Posted by Mrs. Emery
Write about chickening out.
For an extra challenge: write in first person without using first person pronouns.
Set your timer for 10 minutes. Post your piece to comments!
Posted on September 26, 2013, in Writing Prompt. Bookmark the permalink. 3 Comments.
The room smells of freshly vacuumed carpet, stained wood, and the sweat of all of the actors piled up on the stage. Seeing the crowd coming in through the double sends the stomach flying into a tough knot, a knot too tight to allow any feeling to pass through. A hand pushes the curtain shut.
“Vienna, start taking your place. Genesis does not want any screwups this time,” Genesis, the director of the play, says through a flurry of words, his eyes doing their own pacing back and forth as he rushes about the stage to harp on somebody else. He had a habit for speaking about himself in the third person, which would be comical right now if he didn’t look as if his body would flip inside out.
The memory of signing up for this play comes to mind, how Genesis’s warm, coffee-colored skin collected kindness and ease. Now his constant badgering about his reputation would send any girl’s mind reeling for stability.
Quickly forgetting that there are only minutes between the show and the puke boiling like bile in the stomach, half-running, half-galloping off to the back stage area seems to be the only other option to save a life from embarrassment.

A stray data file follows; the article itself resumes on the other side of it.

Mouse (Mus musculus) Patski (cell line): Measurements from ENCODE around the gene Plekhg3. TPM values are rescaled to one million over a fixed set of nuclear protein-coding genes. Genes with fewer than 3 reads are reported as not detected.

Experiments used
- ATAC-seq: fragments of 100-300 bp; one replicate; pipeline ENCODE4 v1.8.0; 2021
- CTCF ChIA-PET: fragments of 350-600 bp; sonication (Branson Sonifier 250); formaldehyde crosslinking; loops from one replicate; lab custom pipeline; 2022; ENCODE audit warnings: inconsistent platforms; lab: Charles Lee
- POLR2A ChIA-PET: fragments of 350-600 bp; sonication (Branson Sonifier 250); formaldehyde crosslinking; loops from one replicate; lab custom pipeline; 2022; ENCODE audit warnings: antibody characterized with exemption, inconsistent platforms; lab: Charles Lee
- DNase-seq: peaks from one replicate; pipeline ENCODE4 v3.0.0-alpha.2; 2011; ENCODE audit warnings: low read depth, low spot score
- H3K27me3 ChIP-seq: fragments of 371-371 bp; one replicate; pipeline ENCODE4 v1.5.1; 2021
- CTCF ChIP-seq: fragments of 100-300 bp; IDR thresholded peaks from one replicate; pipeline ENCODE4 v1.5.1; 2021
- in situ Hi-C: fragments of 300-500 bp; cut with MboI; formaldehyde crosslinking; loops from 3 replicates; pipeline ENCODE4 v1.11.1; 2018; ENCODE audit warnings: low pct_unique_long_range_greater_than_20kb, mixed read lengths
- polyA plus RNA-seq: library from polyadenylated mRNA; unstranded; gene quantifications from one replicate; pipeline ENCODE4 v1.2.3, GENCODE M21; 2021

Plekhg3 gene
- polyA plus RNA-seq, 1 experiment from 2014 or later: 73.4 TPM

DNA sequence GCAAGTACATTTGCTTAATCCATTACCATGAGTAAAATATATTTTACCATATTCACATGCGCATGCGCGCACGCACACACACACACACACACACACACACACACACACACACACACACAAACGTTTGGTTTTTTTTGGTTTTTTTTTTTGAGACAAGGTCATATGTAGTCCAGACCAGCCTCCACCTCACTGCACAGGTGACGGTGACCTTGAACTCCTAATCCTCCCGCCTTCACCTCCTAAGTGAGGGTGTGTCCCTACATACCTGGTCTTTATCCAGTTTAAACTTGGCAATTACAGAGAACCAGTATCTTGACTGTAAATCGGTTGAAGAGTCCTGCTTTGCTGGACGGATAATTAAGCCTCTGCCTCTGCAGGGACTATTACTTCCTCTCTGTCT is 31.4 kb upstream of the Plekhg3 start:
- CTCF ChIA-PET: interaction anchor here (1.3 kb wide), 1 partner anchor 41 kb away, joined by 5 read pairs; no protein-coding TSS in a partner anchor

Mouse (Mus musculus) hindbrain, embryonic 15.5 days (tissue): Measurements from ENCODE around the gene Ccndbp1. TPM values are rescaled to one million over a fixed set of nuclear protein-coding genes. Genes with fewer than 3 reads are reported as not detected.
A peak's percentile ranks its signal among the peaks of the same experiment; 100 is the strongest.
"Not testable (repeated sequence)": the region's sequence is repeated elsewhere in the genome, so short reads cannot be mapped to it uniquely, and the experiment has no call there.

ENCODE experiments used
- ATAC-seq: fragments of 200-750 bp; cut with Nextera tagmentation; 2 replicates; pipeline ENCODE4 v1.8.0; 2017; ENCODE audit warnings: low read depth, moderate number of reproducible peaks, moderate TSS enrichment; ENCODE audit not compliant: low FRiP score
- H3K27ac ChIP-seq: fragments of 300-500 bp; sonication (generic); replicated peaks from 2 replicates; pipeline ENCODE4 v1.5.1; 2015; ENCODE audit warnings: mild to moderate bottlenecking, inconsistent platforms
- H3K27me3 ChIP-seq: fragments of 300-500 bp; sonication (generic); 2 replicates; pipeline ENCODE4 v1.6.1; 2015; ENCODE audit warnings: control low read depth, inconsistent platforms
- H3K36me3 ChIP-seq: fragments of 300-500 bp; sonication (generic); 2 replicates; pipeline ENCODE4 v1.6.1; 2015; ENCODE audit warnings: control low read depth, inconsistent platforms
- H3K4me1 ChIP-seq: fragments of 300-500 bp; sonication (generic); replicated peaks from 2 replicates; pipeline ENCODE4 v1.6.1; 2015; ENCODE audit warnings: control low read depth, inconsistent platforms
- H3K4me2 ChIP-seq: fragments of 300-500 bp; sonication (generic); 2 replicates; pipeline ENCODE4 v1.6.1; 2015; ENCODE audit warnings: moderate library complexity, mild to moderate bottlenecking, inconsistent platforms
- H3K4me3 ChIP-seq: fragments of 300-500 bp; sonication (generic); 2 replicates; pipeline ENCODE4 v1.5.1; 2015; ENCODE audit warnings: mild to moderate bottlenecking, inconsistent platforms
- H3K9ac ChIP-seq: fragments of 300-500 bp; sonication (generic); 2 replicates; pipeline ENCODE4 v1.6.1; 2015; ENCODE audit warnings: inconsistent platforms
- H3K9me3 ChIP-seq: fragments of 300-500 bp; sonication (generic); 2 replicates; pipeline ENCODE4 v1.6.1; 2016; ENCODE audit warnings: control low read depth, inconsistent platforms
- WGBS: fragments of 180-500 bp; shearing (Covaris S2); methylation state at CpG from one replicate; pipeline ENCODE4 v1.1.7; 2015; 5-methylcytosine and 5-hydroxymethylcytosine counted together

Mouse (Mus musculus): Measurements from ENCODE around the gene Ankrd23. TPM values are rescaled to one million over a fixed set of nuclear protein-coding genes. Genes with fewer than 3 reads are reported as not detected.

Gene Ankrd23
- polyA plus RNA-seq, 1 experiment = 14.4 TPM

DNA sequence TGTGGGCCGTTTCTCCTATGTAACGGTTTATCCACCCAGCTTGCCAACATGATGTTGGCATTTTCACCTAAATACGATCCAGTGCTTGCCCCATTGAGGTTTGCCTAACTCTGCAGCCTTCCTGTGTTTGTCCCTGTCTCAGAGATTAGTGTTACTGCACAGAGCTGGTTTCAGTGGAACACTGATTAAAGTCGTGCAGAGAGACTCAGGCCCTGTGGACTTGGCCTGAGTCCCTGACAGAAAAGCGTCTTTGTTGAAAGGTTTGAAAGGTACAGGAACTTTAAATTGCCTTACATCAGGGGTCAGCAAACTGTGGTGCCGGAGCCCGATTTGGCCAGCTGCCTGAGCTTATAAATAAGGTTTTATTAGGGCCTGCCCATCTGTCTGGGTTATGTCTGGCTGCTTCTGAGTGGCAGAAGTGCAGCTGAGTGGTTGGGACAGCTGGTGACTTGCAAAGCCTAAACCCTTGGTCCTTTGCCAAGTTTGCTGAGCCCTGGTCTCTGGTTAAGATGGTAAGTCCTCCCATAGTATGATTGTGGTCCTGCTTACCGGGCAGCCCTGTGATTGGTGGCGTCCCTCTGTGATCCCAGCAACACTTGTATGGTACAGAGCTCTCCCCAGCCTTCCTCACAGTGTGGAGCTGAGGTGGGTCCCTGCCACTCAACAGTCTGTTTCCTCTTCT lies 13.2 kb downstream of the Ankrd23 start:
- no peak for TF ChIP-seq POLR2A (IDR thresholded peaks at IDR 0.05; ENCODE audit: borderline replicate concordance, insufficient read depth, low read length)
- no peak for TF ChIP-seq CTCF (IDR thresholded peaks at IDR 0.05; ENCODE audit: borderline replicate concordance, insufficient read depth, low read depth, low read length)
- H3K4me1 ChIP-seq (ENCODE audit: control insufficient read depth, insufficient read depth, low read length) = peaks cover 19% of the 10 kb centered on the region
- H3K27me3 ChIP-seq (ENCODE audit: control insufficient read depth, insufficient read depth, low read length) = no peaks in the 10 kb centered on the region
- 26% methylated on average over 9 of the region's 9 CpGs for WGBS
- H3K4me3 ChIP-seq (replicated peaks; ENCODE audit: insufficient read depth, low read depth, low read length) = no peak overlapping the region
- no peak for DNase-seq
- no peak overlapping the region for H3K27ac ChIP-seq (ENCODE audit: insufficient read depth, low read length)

Genesis screeches in horror at the sound of heels clicking furiously to the steps of the stage.
(I’m going to use first person pronouns)
My eyes squeeze shut, because I know this is it.
If I mess this up now, it’s all over.
My career, my friends, my life.
They all are cheering me on, as I step up to the plate.
They slam on the gates, the sound of their voices like air horns.
“You better not!” I think to myself as I can already feel my legs aching to sprint away.
I set my feet into the orange dirt, already feeling it give way to my cleats.
My stomach feel like it will tie itself in a knot, and my heart is about to burst through my chest.
I open my eyes, only to see the pitcher glaring at me, menacingly.
My hands start to shake as I grip the bat tighter, and tighter.
“GET A HOMMER, GRACE!” I can hear my dad yelling to me.
The pitcher finally starts to wind up, her arms rippling as she underhanded the large, white ball my way.
“NO!” I yell, before dropping the bat and running like a horse into the clubhouse.
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